Sunday, April 04, 2010

EXOPOLITICSRADIO.ORG: APEP: 2009 photos of Apollo 11-17 Moon sites show ET pictographs, UFOs, not NASA lunar landers

A public affairs program on Exopolitics, updating relations
between our human civilization and other intelligent civilizations in the multi-verse.

Guest: Ron Stewart, developer of the APEP process

Listen to audio archive now (MP3)

NASA: 2009 LRO photos of Apollo 11. 14. 15, 16, 17 "landing sites"
Satellite photos taken in 2009 (See Figure 1) by the Lunar Reconnaisance Orbiter (LRO) of the alleged landing sites of Apollo 11, 14, 15, 16, and 17, which NASA released with white arrows pointing to purported lunar landing modules and other scientific equipment, have failed to confirm the presence of NASA lunar landers or other NASA equipment at each Apollo landing site, according to Ron Stewart, inventor of the Advanced Photographic Extraction Process (APEP).

Using APEP, Mr. Stewart revealed, in an exclusive interview with Alfred Lambremont Webre, that APEP appears to confirm that each of the alleged NASA Apollo landing sites contains, not NASA landers, but highly organized structures and equipment, some of which contain pictograms depicting classes of extraterrestrial civilizations.

Mr. Stewart indicated that his APEP investigation also detected UFO spacecraft in two of the Apollo landing site photographs taken in 2009 by the LRO.  When asked, Mr. Stewart stated that the UFO spacecraft appeared identical to each other at each of the 2 sites, in photos taken days apart.  He stated the craft could be earthling black budget spacecraft of a purported U.S. secret space program, or extraterrestrial in origin.

In a previous article by this reporter, “2010 APEP imaging of Apollo 11 Moon photos discloses possible 1969 ET UFOs Buzz Aldrin says he saw”, the Apollo 11 Earthrise photos take in July 1969 revealed a moon base approximately 12 km NW of the Apollo 11 landing site, and appeared to confirm Apollo 11’s landing on the moon.

The enhanced APEP images of the 2009 LRO photos of the Apollo landing sites claiming to show structures, equipment, pictographs and UFO spacecraft are set out in a series of videos in the article below.

NASA: Moon with Apollo 11, 14, 15, 16, 17 "landing sites"
Listen to interview with Ron Stewart

Click here to listen to a 60 minute exclusive interview between APEP inventor Ron Stewart and Alfred Lambremont Webre on the APEP analysis of 2009 LRO photos of Apollo mission lunar landing sites.

The 2009 LRO photos of Apollo lunar landing sites

According to NASA, NASA's Lunar Reconnaissance Orbiter pictures (See Figure 1) “show the Apollo missions' lunar module descent stages sitting on the moon's surface, as long shadows from a low sun angle make the modules' locations evident.

“The Lunar Reconnaissance Orbiter Camera, or LROC, was able to image five of the six Apollo sites.... The satellite reached lunar orbit June 23, 2009 and captured the Apollo sites between July 11 and 15, 2009. Though it had been expected that LRO would be able to resolve the remnants of the Apollo mission, these first images came before the spacecraft reached its final mapping orbit. Future LROC images from these sites will have two to three times greater resolution.

"Although these pictures provide a reminder of past NASA exploration, LRO's primary focus is on paving the way for the future. By returning detailed lunar data, the mission will help NASA identify safe landing sites for future explorers, locate potential resources, describe the moon's radiation environment and demonstrate new technologies.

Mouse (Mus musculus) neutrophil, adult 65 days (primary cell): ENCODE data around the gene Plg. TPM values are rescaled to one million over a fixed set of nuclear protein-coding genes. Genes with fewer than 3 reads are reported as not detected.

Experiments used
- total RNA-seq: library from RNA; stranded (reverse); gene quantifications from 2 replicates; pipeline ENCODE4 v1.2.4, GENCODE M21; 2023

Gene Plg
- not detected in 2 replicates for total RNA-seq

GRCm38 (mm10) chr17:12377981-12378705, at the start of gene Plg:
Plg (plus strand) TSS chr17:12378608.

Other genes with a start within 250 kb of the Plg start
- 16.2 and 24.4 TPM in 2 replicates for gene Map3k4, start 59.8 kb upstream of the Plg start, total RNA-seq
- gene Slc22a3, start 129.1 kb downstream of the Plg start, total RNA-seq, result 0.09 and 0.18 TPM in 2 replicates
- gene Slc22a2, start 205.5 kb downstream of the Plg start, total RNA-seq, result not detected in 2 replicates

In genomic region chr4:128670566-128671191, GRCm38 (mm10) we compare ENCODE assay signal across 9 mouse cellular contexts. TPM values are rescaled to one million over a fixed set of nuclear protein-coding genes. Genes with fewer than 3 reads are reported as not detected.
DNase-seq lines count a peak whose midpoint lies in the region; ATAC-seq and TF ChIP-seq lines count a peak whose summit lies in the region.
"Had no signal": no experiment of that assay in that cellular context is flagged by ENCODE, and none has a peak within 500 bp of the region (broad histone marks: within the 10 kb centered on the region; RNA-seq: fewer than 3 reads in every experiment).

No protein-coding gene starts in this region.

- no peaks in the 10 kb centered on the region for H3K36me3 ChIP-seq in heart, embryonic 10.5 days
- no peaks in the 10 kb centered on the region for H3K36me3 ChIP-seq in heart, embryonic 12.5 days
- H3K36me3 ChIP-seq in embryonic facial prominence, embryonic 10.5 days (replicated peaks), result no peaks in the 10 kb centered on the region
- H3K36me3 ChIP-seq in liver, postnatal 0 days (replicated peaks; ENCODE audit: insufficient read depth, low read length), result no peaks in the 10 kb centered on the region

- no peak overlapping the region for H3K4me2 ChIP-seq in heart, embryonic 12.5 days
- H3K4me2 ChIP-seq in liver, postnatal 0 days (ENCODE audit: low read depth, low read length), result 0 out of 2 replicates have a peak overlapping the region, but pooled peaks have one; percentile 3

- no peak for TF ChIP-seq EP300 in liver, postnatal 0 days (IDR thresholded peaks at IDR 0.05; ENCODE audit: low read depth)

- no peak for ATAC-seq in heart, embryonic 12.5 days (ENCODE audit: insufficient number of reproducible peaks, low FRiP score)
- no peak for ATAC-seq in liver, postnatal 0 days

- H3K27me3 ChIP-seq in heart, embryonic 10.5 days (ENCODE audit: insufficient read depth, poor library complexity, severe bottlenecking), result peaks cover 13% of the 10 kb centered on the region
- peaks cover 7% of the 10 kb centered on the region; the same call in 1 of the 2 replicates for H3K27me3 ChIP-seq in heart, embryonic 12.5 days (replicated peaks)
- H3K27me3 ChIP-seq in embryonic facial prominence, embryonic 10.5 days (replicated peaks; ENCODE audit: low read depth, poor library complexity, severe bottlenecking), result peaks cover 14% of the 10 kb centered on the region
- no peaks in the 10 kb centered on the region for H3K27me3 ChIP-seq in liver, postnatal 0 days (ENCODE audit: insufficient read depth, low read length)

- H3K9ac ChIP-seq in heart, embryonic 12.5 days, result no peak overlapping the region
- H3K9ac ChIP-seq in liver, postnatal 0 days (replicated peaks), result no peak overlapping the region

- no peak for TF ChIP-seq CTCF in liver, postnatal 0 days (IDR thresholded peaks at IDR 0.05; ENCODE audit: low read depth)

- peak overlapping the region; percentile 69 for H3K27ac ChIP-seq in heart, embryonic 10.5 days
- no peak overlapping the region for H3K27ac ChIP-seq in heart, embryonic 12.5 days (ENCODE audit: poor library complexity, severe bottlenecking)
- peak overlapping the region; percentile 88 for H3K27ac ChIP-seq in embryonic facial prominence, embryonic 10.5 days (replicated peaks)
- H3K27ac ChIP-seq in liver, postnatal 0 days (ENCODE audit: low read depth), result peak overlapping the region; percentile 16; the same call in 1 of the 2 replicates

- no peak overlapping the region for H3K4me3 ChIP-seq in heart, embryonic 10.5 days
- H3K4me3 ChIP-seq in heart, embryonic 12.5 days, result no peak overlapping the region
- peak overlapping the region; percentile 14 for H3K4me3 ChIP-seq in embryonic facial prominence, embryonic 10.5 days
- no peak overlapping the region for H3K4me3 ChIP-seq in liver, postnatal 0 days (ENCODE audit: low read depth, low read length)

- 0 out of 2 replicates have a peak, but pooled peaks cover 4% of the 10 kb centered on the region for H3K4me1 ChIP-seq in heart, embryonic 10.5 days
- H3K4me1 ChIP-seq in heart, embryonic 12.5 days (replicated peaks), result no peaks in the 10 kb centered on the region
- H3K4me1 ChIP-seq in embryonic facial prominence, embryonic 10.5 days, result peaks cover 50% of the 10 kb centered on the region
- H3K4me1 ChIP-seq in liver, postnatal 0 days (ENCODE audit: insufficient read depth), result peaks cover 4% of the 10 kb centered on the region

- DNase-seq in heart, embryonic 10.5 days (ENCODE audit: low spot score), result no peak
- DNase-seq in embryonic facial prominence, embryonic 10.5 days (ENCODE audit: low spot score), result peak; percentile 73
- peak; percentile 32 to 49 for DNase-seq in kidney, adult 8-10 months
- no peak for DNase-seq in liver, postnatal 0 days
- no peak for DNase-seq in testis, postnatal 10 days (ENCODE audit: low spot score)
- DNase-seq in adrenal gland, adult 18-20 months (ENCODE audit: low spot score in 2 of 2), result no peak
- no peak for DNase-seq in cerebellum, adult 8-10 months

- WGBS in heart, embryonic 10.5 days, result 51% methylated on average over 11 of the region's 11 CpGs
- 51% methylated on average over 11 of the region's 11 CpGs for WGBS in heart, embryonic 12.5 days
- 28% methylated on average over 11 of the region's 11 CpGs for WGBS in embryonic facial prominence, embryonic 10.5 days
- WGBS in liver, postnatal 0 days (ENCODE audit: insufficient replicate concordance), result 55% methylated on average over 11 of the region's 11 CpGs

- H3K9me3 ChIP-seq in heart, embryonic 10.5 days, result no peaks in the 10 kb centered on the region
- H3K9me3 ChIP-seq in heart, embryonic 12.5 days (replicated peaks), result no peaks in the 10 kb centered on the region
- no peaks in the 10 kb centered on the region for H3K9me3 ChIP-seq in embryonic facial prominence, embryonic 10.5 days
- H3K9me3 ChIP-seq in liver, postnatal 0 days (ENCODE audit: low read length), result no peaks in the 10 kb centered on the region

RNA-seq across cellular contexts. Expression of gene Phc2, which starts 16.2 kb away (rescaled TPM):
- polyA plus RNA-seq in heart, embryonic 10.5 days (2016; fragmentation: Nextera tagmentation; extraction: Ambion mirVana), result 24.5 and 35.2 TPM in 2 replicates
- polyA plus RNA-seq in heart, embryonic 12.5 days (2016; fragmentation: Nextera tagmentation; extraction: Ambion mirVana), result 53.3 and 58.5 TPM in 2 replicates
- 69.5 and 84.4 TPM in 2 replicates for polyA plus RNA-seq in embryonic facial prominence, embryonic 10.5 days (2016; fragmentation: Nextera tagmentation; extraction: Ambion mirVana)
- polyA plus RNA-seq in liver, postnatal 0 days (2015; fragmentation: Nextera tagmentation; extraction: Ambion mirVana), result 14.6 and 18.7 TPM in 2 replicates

"'Not only do these images reveal the great accomplishments of Apollo, they also show us that lunar exploration continues,' said LRO project scientist Richard Vondrak of NASA's Goddard Space Flight Center in Greenbelt, Md. 'They demonstrate how LRO will be used to identify the best destinations for the next journeys to the moon.'"

"The LRO's spacecraft's current elliptical orbit resulted in image resolutions that were slightly different for each site but were all around four feet per pixel. Because the deck of the descent stage is about 12 feet in diameter, the Apollo relics themselves fill an area of about nine pixels. However, because the sun was low to the horizon when the images were made, even subtle variations in topography create long shadows. Standing slightly more than ten feet above the surface, each Apollo descent stage creates a distinct shadow that fills roughly 20 pixels.

"The image of the Apollo 14 landing site had a particularly desirable lighting condition that allowed visibility of additional details. The Apollo Lunar Surface Experiment Package, a set of scientific instruments placed by the astronauts at the landing site, is discernable, as are the faint trails between the module and instrument package left by the astronauts' footprints.

"Launched on June 18, 2009, LRO carried seven scientific instruments, all of which are currently undergoing calibration and testing prior to the spacecraft reaching its primary mission orbit. The LROC instrument comprises three cameras -- two high-resolution Narrow Angle Cameras and one lower resolution Wide Angle Camera. LRO will be directed into its primary mission orbit in August, a nearly-circular orbit about 31 miles above the lunar surface."

"Goddard built and manages LRO, a NASA mission with international participation from the Institute for Space Research in Moscow. Russia provided the neutron detector aboard the spacecraft."

APEP enhancement of 2009 LRO Apollo 11 site: LRRR or monolith & UFO?

APEP examination of the 2009 LRO Apollo landing site photos says it found “alien artifacts” instead of lunar landers
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